Scorched trees now line the roads where children played and parents drove to work. Ash and soot blanket everything—like dust settles on unmoved furniture. The sunrise is hazy with smoke that fills the air with a sweet scent, yet the ground is littered with bitter remnants.
Communities across the Fort McMurray area in Alberta, Canada have faced tragically beautiful scenes like these since fires sparked at the beginning of May. Conditions continue to remain tough—with the Fort McMurray-area wildfires taking up 522,892 hectares (nearly 1.3 million acres for those of us who prefer standard units of measurement). 1,880 firefighters, 104 helicopters, 295 pieces of heavy equipment and 29 air tankers are currently hard at work battling the fires.1
Nearly a hundred thousand Albertans fled the destruction, traveling to larger cities like Calgary and Edmonton2 (familiar stateside for their National Hockey League teams: the Flames and Oilers respectively).
As fires spread throughout the province, those in the path of the destruction were left with a very difficult decision: "What can I take with me? What do I need?"
Those are questions many never want to think about or much less need to have an answer to. As reported by BBC News, some quick-thinking people grabbed some items many would not have thought to take—a pie plate, a glue gun, and my personal favorite, a bottle of rum.3
Some clung to sentimental pieces; objects that tied them together as a family: photographs, Bibles passed down for generations. Others? Simple things like shirts, jeans and a travel-sized toothbrush.4
When you only have moments to spare before fleeing to a place you may not be familiar with, you may not think to grab the standards like an extra pair of shoes, kids’ favorite games, or important paperwork. We're always talking about the importance of go-bags and emergency kits in these circumstances; situations that require you to run far and run fast. Having a kit on hand can make split-second decisions in emergencies a lot easier—or even second nature.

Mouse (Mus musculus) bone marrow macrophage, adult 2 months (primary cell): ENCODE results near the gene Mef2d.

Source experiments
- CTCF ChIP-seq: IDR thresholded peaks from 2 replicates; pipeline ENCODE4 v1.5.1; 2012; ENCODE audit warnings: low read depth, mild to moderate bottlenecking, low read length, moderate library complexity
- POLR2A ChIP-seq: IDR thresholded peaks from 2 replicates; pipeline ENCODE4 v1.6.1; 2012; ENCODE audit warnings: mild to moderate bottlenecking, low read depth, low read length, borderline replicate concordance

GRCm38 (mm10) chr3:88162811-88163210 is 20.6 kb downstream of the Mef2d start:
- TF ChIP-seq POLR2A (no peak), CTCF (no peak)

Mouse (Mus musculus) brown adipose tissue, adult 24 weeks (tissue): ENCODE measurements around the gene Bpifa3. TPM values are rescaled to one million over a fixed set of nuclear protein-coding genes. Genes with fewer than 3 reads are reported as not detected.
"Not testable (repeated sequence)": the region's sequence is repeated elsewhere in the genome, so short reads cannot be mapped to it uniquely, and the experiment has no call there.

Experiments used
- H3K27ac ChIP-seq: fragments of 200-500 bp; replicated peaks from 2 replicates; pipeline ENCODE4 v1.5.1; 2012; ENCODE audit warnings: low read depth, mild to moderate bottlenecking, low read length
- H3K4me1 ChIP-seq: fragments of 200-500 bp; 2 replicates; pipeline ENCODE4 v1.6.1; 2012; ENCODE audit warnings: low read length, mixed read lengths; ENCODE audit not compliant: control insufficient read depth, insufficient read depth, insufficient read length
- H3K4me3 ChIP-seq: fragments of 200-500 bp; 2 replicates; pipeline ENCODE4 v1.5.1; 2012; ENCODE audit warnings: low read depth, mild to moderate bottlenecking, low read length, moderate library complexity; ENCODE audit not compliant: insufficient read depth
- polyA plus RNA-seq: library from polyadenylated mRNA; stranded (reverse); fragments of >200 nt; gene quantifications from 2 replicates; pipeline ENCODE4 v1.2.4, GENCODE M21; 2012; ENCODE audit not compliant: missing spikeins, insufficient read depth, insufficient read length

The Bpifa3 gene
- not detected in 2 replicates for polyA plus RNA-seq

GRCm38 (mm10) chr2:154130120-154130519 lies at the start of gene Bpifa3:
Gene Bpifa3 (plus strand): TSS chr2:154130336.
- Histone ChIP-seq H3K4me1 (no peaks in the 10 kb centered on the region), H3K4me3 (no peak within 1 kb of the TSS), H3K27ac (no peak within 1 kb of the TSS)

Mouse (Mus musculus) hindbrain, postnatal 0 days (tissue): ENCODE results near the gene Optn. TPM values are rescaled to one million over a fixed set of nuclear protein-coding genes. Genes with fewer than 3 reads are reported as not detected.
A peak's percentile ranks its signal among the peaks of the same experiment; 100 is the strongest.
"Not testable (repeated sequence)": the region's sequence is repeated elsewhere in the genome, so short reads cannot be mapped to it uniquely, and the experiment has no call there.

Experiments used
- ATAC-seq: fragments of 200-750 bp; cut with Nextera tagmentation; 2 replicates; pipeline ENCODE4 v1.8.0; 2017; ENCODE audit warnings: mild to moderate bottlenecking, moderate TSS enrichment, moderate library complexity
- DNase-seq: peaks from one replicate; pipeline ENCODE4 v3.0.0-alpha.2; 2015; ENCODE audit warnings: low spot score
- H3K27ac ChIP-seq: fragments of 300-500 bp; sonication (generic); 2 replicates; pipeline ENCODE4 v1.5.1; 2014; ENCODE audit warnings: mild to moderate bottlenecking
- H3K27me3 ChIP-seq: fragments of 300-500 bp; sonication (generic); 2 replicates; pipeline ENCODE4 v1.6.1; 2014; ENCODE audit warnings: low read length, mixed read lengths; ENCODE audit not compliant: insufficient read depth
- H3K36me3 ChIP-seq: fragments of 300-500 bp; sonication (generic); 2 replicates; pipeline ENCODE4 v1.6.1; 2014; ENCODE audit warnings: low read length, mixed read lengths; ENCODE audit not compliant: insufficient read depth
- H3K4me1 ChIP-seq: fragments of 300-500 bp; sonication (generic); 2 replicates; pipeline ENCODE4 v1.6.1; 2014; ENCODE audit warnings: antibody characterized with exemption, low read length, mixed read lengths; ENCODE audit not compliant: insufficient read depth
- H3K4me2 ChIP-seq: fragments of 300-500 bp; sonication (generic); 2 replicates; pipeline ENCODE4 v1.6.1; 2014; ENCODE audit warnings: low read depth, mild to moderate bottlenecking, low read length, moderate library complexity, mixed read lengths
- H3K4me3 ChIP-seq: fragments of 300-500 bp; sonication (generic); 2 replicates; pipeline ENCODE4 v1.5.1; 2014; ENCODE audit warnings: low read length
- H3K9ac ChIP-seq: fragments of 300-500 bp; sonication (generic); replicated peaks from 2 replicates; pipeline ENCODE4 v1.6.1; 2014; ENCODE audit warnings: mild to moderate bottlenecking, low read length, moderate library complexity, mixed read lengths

But, for those who couldn't grab their kits, who had to leave them behind, or who may not have had one, there has been an outpouring of support from communities. We see it all the time—communities giving as much as they can to those who have lost everything: including food, blankets, supplies, housing, or money…and it never stops warming our hearts.
One family returned home to find it full of all the things family members may need: pots and pans, toys, furniture—all donated from friends and family. They paid it forward as well—sharing some of the charity they received with others who were also affected by the fire’s destruction.5
Some organizations are collecting and organizing donations of items you wouldn't think would be needed: prom dresses. After disasters, it’s hard to find normalcy again. Prom dresses, for some young women, can help bring a little piece of that back—especially after an event like the Fort McMurray fire.6
One of the recommendations we make most after disasters (including those that happen in other countries) is that donating money is the best way to help impacted areas. That way, communities can get what they need when they need it.
For all that was lost, some things were left. Homes, neighborhoods, and some things as small as a simple memorial to a son, brother, and friend lost in a car crash six years back.7
What fire takes and what it leaves can be a mystery to many. Although what comes out of the fire and the flames—like communities’ resilience and strength—are worth far more than the material things that are gone.
- Ready.gov’s Instructions for Emergency Kits
- Download the FEMA App for more preparedness tips, reminders, and weather alerts
- Alberta Government Situation Report (as of May 22, 2016, 3:00pm)
- CNN Article: “Inside fire-ravaged Fort McMurray: Utter devastation, glimmers of hope”
- BBC News Article: “Canada wildfire: Odd items people took during their evacuation”
- Maclean’s Photo Essay: “The things they couldn’t leave behind in Fort McMurray”
- CBC News Article: “’I just about fainted’: Family overwhelmed with help after Fort McMurray evacuation”
- CBC News Article: “Tulle, glitter and giving back: Finding unique ways to help people in Fort McMurray”
- CBC News Article: “Amid the devastation, Fort McMurray wildfire leaves a hint of mercy”